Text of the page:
The regime gets back at Port Said

Security officers in plain clothes are reported to have roamed Port Said chasing revolutionaries, accusing them of inciting last night’s organized violence in the football stadium, which left more than 70 Ahly Club fans (Ultras) dead and thousands injured.

In order to understand the massacre that happened last night, and the responsibility of the state security apparatus, we need to look deeper at what has been happening in Port Said before and after the 25 January revolution.

Since the revolution, Port Said has become a city void of any security. Paid thugs, or what could be referred to as the regime’s militia, roam the city looting, kidnapping and blackmailing the residents.

Any organized crime becomes extremely easy in such an environment, dominated by armed gangs and drug dealers, a situation that has greatly impoverished the city’s residents. The city’s location as a port north of the Suez Canal makes it vulnerable to such crime and the state security forces have intentionally left the city defenseless.

Those who entered the stadium yesterday with the intention of provoking such violence are the same thugs who have been terrorizing the city’s residents this past year; thugs who have been kidnapping girls and elders for ransom money, without any police deterrence.

The state security and police’s responsibility is not only confined to being incompetent and unwilling to perform their duty to protect the people — they played an active role in orchestrating last night’s massacre.

Several eyewitness accounts say that police opened the stadium gates for the Masry club supporters (mostly from Port Said), inciting them to clash with the Ahly Ultras. But why would the police do such a thing?

Some have argued that the police were taking revenge on the Ahly Ultras for their repeated defiance of state security brutality during the revolution. But it is worth considering that the police were getting back at Port Said’s residents themselves.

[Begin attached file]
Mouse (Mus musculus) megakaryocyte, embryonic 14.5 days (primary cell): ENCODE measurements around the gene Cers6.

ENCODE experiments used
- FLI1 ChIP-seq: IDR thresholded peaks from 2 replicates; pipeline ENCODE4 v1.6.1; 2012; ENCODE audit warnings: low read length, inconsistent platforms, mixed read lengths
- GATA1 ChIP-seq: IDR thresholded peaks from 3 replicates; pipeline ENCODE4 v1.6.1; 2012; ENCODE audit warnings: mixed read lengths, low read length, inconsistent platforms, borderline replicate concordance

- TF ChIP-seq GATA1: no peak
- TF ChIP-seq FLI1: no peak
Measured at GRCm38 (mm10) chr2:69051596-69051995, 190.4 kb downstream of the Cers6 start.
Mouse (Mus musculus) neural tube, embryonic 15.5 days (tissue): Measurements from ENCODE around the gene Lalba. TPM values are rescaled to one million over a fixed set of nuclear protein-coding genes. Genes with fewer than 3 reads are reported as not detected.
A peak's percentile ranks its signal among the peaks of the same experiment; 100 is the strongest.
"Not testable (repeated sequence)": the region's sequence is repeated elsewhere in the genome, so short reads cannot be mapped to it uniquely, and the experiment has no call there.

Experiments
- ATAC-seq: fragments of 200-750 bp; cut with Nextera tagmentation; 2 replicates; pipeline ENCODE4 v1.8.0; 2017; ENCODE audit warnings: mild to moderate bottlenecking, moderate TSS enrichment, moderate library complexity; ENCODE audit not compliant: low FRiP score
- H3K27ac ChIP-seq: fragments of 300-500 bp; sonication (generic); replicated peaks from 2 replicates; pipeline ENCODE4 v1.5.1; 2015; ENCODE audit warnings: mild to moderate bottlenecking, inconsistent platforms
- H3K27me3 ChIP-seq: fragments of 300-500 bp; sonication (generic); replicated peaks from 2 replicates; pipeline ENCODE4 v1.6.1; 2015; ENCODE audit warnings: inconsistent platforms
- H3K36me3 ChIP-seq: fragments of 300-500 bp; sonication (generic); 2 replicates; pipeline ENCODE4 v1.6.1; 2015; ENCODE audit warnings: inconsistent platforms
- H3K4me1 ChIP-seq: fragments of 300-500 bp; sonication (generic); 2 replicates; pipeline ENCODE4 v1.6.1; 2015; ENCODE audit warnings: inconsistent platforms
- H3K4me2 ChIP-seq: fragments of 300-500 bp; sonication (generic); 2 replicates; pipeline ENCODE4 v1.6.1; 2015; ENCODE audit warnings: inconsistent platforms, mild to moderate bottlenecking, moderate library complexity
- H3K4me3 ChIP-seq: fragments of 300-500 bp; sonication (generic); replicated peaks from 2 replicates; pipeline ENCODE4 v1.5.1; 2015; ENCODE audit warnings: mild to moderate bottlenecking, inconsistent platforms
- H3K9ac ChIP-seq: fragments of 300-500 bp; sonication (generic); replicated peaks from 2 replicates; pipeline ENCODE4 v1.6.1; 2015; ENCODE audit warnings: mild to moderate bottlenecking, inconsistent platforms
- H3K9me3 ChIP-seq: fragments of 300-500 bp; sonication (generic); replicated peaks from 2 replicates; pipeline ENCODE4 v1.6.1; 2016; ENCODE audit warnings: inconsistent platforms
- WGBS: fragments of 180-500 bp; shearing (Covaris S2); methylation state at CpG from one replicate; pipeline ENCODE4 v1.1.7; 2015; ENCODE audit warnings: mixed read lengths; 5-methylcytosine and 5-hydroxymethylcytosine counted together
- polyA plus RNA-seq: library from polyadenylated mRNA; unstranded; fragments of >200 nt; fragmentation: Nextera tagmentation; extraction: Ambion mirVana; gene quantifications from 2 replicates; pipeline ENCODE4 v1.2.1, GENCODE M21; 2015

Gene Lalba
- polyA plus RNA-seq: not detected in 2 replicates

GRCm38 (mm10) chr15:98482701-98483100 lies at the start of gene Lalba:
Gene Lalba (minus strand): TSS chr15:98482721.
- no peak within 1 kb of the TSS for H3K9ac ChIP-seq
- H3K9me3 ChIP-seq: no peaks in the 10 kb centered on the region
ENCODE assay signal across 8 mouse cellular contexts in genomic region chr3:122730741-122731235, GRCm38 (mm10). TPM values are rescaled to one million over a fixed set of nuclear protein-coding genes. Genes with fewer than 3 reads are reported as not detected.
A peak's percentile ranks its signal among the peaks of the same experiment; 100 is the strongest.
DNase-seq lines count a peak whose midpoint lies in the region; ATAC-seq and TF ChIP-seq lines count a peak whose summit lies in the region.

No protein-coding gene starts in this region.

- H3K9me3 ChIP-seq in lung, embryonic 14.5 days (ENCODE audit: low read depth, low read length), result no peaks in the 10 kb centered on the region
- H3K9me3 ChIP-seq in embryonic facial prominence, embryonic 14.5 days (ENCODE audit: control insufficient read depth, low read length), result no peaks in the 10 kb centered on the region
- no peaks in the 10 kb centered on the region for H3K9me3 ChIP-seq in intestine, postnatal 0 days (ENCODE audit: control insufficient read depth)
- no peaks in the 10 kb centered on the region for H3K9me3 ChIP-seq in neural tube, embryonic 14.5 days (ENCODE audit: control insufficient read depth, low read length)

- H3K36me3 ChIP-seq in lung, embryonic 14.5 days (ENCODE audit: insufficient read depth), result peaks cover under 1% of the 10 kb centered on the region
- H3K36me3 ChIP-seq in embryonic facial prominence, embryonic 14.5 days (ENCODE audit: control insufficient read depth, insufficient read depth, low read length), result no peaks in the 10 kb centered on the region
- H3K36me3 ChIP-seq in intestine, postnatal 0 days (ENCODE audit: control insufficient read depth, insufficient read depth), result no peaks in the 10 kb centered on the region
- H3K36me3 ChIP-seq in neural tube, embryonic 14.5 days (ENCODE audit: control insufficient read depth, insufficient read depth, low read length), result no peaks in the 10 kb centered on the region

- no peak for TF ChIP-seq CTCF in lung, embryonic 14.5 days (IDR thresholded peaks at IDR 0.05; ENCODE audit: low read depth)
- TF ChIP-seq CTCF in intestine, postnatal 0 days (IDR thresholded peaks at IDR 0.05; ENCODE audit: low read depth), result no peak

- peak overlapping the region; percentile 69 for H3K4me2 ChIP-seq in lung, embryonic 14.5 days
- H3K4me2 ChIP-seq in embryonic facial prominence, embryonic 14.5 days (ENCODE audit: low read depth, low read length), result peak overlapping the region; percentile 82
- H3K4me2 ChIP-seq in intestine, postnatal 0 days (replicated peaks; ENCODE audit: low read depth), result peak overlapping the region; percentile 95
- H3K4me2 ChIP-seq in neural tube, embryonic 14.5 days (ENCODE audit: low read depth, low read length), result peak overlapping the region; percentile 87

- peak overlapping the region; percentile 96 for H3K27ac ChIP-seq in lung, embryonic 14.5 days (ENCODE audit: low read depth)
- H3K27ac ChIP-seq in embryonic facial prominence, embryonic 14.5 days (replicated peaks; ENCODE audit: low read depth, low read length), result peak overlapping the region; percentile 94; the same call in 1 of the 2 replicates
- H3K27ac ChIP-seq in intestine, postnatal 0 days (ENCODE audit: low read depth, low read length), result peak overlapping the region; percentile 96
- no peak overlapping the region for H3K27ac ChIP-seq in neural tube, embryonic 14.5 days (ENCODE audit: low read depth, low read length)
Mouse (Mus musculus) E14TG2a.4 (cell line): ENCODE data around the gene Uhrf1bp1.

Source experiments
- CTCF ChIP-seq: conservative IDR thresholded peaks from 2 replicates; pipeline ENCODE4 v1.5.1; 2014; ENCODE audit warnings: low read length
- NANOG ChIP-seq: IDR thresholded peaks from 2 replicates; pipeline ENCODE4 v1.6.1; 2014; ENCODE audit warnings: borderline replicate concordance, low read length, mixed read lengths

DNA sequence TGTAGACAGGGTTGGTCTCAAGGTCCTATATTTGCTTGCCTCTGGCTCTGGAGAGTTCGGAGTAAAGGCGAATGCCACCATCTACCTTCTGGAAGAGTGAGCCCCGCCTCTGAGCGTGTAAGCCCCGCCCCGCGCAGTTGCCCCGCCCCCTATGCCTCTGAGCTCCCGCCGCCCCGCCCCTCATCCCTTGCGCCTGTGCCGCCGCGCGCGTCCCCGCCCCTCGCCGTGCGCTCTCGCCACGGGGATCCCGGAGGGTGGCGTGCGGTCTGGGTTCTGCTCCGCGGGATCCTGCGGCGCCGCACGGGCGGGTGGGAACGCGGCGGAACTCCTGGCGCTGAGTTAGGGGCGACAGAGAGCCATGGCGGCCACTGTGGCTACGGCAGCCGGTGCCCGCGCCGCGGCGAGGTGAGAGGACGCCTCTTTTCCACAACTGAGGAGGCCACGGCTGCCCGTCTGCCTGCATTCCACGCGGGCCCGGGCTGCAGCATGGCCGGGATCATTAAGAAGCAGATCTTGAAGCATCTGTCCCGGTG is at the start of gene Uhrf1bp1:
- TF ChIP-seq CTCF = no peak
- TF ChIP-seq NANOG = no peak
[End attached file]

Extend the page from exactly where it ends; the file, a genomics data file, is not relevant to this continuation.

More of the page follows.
Recently, city residents refused to welcome Alexandria’s head of security, who was in office during the murder of Khaled Saeed (Saeed’s torture at the hands of the police was central in mobilizing people in the months leading up to the revolution). On 20 January, a new head of security was appointed in Port Said, who oversaw last night’s massacre in retaliation for the city’s revolutionary stance. But the enmity between Port Said’s residents and state security predates the revolution.

After Mubarak’s attempted assassination in Port Said in 1999, there was a systematic policy to ruin the city.  Port Said had thrived on being a duty-free zone north of the Suez Canal. Port Said’s economy sank following the alleged assassination attempt due to state policies that aimed to end the city’s status as a duty-free zone.  This has left many unemployed; some have been forced to make a living off of being paid thugs for state security.

This time around, the state thugs who orchestrated the massacre abused football fanaticism to turn other Egyptians against Port Said’s residents, holding them responsible for the massacre.

In recent years, the regime has incited sectarian clashes to create a state of chaos that would put an end to the revolutionary path.  This time football fanaticism was the fuel the regime and its security apparatus used to pit Egyptians against each other. Pro-Mubarak sports television hosts have contributed to this incitement, as they have not stopped blaming the revolution for the violence.

After yesterday’s tragedy, residents of Port Said are the ones paying the price. They spent last night in tears. They have also queued in front of hospitals to donate their blood for the victims.

Port Said is my hometown, and I am also an Ahly Club fan. I know how much the residents of this city cherish life and that they would never murder Egypt’s youth. What happened yesterday is the work of the criminal state security, and the Supreme Council of the Armed Forces must be held responsible.  

Fayrouz Karawya is an independent artist, writer and researcher.






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